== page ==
Could medical marijuana be the solution to the opioid epidemic? 22News discovered why marijuana decreases hospital visits for opioid abuse.
“For like 8 months I was taking them and I ended up on the fifth floor of Baystate because I just couldn’t handle it,” Robert Brunault, of Chicopee, said.
Ten milligrams of oxycontin was all it took to ease Brunault’s pain from multiple sclerosis. It was also all it took to get him addicted.
“Actually, I’m more alert,” Brunault said. ” When I was on the opiates, I was in like a brain fog.”
To escape his fog, Brunault turned to medical marijuana. And, recent studies are agreeing with his personal findings. Medical marijuana may be a better alternative to opioids.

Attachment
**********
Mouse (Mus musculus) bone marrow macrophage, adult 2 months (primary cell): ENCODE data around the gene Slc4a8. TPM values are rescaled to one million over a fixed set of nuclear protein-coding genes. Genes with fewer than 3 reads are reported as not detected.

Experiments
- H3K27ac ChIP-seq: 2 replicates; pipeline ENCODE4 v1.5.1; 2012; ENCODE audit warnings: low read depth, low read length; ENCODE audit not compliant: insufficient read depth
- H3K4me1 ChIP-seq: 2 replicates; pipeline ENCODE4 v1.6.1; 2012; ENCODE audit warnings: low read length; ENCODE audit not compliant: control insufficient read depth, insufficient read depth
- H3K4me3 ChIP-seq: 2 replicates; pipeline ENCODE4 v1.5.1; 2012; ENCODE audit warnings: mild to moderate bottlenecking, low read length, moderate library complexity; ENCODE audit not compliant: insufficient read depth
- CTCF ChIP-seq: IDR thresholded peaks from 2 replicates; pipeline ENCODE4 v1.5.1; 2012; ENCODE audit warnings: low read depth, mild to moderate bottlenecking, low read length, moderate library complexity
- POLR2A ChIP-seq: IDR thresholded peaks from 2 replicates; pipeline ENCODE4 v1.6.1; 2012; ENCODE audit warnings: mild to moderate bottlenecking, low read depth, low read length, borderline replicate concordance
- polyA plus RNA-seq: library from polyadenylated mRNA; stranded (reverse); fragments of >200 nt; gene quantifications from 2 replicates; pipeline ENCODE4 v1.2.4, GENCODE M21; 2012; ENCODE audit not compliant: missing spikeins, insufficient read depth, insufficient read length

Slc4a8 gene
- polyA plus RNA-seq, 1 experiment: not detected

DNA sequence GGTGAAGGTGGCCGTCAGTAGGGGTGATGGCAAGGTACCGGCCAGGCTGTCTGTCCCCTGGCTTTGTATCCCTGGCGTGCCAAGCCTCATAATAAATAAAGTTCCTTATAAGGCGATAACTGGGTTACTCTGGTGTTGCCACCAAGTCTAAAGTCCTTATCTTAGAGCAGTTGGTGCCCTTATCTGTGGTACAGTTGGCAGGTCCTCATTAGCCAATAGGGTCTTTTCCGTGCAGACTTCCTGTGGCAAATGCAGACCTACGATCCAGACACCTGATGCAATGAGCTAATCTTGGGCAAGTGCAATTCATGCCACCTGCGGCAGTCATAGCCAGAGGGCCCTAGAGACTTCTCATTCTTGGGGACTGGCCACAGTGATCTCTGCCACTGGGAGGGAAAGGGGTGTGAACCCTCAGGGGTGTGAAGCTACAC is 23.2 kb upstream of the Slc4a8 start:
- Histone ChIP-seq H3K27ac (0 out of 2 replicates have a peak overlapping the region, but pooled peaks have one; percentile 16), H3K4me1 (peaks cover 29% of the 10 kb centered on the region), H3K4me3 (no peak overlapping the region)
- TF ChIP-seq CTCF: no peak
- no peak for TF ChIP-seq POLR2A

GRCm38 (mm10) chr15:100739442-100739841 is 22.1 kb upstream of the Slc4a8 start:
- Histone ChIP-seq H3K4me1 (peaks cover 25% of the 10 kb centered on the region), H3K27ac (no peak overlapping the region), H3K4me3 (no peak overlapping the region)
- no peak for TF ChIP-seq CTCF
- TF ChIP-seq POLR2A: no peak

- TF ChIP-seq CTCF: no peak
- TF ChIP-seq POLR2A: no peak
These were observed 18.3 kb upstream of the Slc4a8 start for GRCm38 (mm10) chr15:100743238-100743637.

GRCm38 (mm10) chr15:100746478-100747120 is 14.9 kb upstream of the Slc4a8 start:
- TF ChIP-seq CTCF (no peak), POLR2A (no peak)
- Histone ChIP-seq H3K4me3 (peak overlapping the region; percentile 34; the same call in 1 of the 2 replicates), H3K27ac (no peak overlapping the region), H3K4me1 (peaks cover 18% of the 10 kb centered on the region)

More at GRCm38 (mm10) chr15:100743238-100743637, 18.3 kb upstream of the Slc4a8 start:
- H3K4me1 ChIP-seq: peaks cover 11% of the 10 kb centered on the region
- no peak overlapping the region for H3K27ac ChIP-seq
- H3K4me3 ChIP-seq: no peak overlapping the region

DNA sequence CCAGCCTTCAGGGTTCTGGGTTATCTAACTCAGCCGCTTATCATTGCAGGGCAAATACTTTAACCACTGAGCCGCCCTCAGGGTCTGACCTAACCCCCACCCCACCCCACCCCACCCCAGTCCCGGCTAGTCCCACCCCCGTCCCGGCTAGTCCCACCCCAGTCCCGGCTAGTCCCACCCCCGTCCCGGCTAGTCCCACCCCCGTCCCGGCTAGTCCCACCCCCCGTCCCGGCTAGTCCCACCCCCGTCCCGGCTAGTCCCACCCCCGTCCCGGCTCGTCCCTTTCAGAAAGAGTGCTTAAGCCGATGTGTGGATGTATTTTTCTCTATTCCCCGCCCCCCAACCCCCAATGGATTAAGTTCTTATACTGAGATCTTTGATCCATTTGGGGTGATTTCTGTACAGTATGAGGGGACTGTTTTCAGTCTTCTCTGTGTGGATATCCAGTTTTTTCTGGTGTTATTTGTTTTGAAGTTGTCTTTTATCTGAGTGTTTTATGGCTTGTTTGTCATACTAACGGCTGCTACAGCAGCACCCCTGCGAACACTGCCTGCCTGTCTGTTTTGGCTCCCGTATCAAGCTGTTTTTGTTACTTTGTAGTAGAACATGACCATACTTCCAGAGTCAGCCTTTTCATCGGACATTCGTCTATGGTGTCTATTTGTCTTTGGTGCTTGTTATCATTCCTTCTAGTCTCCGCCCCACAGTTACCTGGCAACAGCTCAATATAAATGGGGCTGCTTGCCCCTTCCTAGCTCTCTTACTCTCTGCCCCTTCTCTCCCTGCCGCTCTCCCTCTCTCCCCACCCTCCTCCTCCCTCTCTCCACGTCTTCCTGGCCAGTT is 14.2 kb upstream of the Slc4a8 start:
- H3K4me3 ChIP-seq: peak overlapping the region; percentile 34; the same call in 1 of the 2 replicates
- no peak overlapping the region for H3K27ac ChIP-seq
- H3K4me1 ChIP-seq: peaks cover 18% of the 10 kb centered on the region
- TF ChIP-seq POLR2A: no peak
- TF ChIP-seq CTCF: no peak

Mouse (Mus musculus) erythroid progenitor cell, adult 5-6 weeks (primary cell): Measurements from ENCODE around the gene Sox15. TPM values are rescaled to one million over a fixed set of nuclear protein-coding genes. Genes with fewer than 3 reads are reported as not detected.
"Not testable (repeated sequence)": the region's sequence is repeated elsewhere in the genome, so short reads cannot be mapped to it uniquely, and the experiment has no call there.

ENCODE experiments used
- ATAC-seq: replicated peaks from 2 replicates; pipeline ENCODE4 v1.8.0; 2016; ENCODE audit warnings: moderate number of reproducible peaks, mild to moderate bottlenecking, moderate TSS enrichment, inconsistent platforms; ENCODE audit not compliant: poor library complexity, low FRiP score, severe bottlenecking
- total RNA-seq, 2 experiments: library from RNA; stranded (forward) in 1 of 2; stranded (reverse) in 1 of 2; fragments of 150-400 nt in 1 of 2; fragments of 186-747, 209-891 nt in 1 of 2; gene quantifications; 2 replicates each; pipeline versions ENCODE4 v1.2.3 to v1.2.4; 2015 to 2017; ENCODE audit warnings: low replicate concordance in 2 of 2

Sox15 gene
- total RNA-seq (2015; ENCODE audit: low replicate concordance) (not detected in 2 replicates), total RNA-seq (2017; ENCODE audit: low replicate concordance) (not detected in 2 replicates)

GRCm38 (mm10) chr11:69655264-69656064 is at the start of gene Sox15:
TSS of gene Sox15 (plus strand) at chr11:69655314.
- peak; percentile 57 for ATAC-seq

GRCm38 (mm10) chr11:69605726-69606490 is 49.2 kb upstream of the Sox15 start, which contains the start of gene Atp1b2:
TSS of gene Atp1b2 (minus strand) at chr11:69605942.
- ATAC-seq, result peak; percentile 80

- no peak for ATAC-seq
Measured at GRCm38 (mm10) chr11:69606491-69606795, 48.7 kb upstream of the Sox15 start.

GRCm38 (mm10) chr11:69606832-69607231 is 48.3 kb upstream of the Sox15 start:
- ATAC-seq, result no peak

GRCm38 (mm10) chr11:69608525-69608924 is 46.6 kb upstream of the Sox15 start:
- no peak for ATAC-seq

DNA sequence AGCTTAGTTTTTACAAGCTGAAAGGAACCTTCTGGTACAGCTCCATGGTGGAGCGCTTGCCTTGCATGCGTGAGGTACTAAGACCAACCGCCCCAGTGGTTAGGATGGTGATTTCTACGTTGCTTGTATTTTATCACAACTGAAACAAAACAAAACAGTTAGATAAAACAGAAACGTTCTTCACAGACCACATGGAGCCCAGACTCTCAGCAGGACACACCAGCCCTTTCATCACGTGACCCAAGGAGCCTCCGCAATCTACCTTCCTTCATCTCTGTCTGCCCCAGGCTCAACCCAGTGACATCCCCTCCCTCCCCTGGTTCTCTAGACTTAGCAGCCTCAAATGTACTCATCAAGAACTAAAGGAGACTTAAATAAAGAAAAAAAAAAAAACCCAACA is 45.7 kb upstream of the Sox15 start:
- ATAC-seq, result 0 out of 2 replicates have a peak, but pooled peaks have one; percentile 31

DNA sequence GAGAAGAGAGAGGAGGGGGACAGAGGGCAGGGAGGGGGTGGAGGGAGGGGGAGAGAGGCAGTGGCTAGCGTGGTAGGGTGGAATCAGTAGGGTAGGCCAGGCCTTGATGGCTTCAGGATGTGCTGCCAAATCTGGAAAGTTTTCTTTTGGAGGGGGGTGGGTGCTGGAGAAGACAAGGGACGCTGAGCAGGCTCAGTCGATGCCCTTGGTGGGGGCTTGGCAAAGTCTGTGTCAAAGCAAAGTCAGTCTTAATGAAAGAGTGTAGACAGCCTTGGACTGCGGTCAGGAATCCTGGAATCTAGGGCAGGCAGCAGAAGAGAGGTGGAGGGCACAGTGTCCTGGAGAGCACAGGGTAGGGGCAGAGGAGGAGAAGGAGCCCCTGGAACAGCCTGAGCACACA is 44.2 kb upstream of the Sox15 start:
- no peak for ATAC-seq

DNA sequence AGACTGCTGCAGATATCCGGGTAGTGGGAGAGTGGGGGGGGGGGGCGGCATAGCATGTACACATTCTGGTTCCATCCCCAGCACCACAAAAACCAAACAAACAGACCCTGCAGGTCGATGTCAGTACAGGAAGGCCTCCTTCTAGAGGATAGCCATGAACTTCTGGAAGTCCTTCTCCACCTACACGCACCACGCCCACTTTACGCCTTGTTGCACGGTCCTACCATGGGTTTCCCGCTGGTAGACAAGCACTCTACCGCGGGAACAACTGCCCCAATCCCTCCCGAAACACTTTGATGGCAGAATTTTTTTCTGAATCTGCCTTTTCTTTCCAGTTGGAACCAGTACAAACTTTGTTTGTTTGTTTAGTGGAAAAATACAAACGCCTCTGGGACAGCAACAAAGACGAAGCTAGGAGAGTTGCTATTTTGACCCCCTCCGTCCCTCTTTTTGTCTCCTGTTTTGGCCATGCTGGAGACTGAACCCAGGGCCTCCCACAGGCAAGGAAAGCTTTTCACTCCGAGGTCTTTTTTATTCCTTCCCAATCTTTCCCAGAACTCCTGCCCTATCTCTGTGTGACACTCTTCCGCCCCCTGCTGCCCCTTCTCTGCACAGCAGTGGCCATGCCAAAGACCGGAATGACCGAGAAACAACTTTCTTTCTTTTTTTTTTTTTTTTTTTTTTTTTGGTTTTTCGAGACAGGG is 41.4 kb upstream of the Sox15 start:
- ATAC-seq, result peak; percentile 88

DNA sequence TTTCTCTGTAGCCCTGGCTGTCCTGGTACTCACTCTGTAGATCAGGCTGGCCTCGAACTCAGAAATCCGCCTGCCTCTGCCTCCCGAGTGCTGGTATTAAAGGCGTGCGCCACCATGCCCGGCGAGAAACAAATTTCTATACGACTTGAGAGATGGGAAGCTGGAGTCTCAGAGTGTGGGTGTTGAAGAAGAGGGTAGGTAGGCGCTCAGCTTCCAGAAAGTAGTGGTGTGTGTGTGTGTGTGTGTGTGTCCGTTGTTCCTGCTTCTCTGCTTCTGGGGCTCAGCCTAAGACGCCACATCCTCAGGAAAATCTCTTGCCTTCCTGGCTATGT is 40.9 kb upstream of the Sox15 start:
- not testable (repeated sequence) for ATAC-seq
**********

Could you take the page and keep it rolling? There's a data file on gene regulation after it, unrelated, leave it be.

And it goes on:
22News asked Michael Evans at INSA dispensary in Easthampton: For someone dealing with multiple sclerosis, what would you recommend?
“Low THC, high CBDA count, which is going to help with that pain, help with that aspect of trying to shut the mind off without creating more of a scattered effect,” Evans said.
Evans says he’s helped multiple people make the switch from opioids to pot.
“The biggest thing that I’ve seen is people kind of find that mild relief necessary to get on with their day and still remain functional,” Evans said.
“I can still take a couple of hits or eat a pill or something and feel alright,” Brunault said.
The evidence that it helps is clear in at least 5 studies, but researchers admit there are negative side effects.
The drug and alcohol dependence found links between cannabis use and a higher risk of motor vehicle accidents.